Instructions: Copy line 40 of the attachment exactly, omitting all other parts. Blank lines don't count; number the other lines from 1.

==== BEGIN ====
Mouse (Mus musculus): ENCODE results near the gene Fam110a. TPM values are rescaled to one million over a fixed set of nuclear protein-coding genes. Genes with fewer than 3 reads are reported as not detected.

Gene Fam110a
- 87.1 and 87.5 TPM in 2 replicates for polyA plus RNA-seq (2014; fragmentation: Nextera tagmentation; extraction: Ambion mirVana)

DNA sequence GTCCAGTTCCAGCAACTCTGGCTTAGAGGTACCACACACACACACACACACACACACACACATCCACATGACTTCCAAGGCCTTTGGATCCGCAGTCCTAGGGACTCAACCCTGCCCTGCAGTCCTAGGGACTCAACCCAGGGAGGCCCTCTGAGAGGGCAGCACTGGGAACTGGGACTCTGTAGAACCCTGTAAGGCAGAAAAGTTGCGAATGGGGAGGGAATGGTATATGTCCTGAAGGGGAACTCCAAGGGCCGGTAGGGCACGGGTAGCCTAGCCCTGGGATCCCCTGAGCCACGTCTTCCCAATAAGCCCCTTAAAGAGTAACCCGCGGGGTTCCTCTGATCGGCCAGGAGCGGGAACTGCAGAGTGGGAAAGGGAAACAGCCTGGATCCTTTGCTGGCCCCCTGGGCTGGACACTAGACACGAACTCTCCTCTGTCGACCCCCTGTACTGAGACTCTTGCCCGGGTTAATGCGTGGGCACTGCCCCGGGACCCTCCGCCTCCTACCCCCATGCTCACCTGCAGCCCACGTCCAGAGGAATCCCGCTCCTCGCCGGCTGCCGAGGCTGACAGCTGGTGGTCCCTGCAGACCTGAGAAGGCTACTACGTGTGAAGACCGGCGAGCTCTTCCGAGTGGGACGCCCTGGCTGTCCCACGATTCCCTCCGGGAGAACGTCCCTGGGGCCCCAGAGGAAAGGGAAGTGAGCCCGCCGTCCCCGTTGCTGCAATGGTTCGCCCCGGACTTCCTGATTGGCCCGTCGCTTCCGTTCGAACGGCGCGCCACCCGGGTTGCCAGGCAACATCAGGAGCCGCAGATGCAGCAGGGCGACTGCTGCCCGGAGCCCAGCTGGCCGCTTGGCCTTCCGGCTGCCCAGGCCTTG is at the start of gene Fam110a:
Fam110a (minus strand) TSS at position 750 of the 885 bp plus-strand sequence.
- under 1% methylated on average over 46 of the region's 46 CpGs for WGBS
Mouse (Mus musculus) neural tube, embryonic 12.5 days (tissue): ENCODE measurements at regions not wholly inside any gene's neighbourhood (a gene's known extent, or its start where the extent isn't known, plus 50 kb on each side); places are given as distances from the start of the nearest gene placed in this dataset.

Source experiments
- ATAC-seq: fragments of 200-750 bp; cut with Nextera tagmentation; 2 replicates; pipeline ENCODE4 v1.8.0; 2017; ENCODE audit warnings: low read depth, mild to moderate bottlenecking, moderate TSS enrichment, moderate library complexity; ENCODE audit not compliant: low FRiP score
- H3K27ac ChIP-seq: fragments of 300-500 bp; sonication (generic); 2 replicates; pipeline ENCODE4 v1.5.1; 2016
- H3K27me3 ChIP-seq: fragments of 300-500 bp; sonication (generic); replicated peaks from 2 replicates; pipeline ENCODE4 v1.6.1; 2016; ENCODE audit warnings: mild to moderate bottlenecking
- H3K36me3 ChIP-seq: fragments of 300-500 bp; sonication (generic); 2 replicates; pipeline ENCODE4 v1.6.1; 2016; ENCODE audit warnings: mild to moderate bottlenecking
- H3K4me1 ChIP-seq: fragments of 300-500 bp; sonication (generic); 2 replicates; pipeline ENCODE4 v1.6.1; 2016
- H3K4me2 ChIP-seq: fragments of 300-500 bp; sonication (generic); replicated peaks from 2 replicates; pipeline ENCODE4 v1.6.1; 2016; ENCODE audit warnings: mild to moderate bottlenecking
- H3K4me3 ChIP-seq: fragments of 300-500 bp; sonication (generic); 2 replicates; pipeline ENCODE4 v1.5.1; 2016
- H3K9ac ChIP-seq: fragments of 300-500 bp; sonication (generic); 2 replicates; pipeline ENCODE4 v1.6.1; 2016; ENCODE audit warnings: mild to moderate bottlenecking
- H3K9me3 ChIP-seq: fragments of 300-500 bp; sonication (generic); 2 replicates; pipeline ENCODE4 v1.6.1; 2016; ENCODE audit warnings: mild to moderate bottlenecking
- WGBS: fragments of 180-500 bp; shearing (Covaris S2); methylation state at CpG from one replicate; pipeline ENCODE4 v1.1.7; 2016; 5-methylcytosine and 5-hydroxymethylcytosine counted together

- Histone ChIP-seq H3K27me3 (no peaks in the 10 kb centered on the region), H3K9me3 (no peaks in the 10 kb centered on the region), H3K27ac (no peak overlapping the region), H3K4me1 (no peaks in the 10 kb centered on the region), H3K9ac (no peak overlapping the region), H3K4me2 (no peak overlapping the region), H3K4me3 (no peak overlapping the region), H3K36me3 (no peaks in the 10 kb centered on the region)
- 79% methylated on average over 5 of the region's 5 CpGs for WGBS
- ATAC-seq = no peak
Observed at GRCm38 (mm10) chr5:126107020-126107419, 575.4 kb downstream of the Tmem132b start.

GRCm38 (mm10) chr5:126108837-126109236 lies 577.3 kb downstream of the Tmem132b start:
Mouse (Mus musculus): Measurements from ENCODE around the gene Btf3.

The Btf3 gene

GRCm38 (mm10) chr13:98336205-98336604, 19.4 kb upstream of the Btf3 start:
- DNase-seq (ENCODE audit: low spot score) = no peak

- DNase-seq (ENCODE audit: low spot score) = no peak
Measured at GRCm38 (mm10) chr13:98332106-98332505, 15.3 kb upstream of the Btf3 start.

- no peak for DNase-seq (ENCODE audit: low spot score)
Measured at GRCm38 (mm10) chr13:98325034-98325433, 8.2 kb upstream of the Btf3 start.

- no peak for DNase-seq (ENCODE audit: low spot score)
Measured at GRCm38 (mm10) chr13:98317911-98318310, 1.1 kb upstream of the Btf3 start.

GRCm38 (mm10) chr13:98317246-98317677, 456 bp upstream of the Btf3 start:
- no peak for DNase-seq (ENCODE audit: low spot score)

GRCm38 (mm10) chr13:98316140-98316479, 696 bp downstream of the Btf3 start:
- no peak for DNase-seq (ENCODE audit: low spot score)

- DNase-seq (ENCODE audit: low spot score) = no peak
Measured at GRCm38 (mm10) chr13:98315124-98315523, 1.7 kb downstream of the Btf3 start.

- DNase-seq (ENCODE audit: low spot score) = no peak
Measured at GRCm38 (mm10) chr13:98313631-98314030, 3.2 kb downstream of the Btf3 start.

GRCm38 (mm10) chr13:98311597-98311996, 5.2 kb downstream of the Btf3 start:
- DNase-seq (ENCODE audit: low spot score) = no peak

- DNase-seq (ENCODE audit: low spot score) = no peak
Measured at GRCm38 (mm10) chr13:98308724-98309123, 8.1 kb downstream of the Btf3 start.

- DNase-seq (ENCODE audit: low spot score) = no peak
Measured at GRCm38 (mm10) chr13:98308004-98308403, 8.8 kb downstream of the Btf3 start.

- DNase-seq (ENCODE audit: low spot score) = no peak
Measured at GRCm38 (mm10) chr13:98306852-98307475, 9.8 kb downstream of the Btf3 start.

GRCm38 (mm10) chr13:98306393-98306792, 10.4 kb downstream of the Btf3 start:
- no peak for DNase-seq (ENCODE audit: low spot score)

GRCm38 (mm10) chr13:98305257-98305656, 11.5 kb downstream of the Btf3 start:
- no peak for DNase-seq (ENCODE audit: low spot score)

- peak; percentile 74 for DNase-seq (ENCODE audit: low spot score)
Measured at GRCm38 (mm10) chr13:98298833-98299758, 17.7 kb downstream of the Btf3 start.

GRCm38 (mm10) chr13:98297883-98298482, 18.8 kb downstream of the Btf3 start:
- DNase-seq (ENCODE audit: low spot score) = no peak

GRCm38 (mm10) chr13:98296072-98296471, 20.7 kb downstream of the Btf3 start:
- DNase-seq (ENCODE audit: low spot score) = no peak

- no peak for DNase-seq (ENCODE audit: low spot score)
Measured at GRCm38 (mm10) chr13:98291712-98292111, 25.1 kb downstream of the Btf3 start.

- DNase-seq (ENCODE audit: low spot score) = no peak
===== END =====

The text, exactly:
- DNase-seq (ENCODE audit: low spot score) = no peak